Implementing an incentive plan requires strategy. A well-designed incentive plan should have a vesting period of a few years, set clear procedures and rules for granting the options and their subsequent conversion. I often see “improvised” plans consisting of simple private agreements between the company and the individual beneficiary: this is a shortcut that risks having rather unpleasant implications. I would like to mention a real case of a team that approached me because one of their investors (with casting vote over new capital increases) refused to agree to a resolution that would have executed a private agreement previously entered by the founders, assigning new shares based on the achievement of certain agreed milestones. It was difficult to get out of that impasse. If the founders had proceeded at a shareholders’ meeting with the approval of an incentive plan with clear rules on the identification of beneficiaries, on the vesting objectives and the procedures for revoking the allocation, the investor would certainly have had less power to “block” the will of the founders.

Speaking of corporate governance, we would like to ask you, as Business Lawyer, for some examples, you encountered more often, of disputes between founders and investors.

Fortunately, I have only rarely seen real ‘quarrels’ between founders and investors. Much more often, there are initially very distant positions on the balance of rights, duties, guarantees, and risks imposed on each other. The extent and intensity of this distance often derives from the ratio between the value of the investment and its risk. Unfortunately, it often happens that small investor (I define as such those who invest sums of between twenty thousand and fifty thousand euros) propose investment contracts with governance rules and powers that are disproportionate. In such cases, I usually invite founders and investors to the table and discuss their respective concerns and objectives: in doing so, you often manage to build a good balance, and, even more often, you realise that many of the guarantees requested in the first instance were not necessary. On the other hand, the founders should not take it personally when they receive a “heavy contract”: in my job it often happens to start with a contract inherited from some other transaction and then go on to tailor it to the specific case, so much so that the first draft is often quite different from the text that is signed.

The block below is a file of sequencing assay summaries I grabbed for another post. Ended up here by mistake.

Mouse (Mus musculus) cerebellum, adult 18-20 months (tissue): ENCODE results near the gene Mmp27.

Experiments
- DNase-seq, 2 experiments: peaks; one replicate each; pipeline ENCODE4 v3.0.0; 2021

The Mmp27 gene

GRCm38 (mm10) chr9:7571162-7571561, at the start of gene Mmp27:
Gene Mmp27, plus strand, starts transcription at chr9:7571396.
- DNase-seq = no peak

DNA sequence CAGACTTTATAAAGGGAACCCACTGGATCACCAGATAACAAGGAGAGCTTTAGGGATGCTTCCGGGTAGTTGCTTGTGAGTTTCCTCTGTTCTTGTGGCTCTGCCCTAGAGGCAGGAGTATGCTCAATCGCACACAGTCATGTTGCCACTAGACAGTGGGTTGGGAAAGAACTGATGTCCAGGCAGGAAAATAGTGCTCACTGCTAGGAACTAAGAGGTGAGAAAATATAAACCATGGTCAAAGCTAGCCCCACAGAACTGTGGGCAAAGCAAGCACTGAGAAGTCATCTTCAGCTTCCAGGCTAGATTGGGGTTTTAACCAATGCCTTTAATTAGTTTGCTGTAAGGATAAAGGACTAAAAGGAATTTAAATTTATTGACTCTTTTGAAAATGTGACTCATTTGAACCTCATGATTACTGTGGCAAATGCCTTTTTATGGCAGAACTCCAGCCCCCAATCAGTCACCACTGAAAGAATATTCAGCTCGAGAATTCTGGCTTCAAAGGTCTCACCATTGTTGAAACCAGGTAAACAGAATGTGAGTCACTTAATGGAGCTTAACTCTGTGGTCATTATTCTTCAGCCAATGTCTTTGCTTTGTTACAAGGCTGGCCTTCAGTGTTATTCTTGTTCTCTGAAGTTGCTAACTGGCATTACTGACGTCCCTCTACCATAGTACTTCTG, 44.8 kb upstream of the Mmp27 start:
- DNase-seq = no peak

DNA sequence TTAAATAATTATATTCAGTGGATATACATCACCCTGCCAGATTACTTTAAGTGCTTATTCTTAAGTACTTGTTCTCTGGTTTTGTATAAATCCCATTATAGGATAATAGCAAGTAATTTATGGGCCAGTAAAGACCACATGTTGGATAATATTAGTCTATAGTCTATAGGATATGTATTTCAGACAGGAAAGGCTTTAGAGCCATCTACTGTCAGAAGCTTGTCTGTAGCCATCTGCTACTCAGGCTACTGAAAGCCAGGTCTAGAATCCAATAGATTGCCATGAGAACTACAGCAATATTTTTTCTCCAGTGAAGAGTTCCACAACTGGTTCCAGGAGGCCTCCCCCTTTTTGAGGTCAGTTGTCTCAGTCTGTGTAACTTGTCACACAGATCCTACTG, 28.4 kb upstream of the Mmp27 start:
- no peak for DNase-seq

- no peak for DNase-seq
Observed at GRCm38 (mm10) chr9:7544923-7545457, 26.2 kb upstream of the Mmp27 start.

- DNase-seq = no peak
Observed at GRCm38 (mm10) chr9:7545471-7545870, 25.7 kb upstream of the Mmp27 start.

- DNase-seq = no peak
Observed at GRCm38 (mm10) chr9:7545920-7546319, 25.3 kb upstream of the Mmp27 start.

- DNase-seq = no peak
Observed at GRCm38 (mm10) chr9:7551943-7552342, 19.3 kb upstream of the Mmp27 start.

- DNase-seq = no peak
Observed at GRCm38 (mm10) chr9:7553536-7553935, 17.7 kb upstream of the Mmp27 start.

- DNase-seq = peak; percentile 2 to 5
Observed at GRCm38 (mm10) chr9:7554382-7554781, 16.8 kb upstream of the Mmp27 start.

Fortunately, virtuous practices such as the use of contracts based on the so-called SAFE, the contract drawn up and circulated by Y Combinator, have recently become widespread in Italy as well, even if, for now, mainly for small / exceedingly small investments.

Among the first activities that must be addressed in a startup is the protection of IP assets (trademarks, patents, etc.): how do you support founders, as Business Lawyer, in these activities and why are they so important?

Every startup worthy of the name has two fundamental assets on which it must focus its attention and resources: intellectual property and data. This is one of the points I stress most with the startups I am lucky enough to assist. While it is true that in the first few fund raisings it is unlikely that investors will engage in extensive due diligence on these assets, it is also true that, when the going gets tougher, these are the points that will attract the most attention. The more assets are protected and valued, the greater the value of the startup.

It must be understood that the protection of intellectual property is a continuous and lasting process: one cannot think, for example, that a trademark is protected by a single registration, nor that the filing of an application for registration is enough to be safe. Obtaining the title (registration) is only a first step. We could look at it this way: registration marks the territory, but it is particularly important that there is constant attention to the defence of the borders of that territory. This statement, which, I am aware, is very general, also applies to other titles such as patents, design, copyright, etc.

What I try to do is to support startups in the preparation and implementation of the strategy for the protection of IP assets by training the founders too – and why not –, so that they can follow up and participate in the protection activity with greater awareness.

If you are interested in Business Lawyer, please read also the interview with Chiara D’Antò Lawyer supports startup founders during their journey , the interview with Daniele Costa Lawyer for startups: from education to consultancy and the interview with Marco Corica Business lawyer helps companies and startups with his team